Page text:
Management of infantile subglottic hemangioma: Laser vaporization, submucous resection, intubation, or intralesional steroids?
International Journal of Pediatric Otorhinolaryngology , Volume 42 - Issue 2 p. 179- 186
The infantile subglottic hemangioma can be treated in various ways. The results of the treatment used in the Sophia Children's Hospital, intralesional steroids and intubation (IS + I), are discussed and compared with the results of other current treatment methods: CO2 laser vaporization, submucous resection and intubation alone. A total of 18 infants were treated for subglottic hemangioma in our hospital: ten with IS + I alone, five were first treated with systemic therapy and later with IS + I alone and three with various therapies. IS + I was effective in 14 of the 15 patients, one patient was lost from follow up. The remaining three infants were treated with (combinations of) various therapies, because IS + I failed or was not tried. Two patients were finally cured, one still has a tracheotomy. Of other current therapies, CO2 laser vaporization is reported to be effective. In all 30% of the infants treated in Boston Children's Hospital with CO2 laser needed a tracheotomy. Moreover subglottic stenosis is a serious complication. Submucous resection is often successful. It may be complicated by subglottic stenosis and in some cases, depending on the localization of the hemangioma, it may be contraindicated. Intubation alone is less effective than intubation combined with intralesional steroids. Management of subglottic hemangioma in Sophia Children's Hospital is primarily intralesional steroids and intubation and secondarily submucous resection or tracheotomy. CO2 laser vaporization is seldom applied because of the risk of subglottic stenosis.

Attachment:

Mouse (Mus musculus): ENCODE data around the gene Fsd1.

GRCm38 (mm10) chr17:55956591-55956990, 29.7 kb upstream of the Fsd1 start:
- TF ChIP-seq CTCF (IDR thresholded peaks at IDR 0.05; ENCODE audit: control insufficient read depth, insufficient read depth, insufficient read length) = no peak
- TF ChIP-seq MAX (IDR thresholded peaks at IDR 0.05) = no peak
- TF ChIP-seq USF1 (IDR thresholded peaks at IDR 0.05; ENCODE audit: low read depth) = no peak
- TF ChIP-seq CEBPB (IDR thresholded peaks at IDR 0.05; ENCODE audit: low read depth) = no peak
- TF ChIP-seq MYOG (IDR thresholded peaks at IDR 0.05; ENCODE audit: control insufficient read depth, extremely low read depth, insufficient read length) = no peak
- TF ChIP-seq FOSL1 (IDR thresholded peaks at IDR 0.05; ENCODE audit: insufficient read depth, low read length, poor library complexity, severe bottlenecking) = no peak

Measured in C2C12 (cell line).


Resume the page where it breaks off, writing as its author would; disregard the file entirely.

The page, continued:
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|International Journal of Pediatric Otorhinolaryngology|
|Organisation||Department of Otorhinolaryngology|
Hoeve, L.J, Küppers, G.L.E, & Verwoerd, C.D.A. (1997). Management of infantile subglottic hemangioma: Laser vaporization, submucous resection, intubation, or intralesional steroids?. International Journal of Pediatric Otorhinolaryngology, 42(2), 179–186. doi:10.1016/S0165-5876(97)00144-4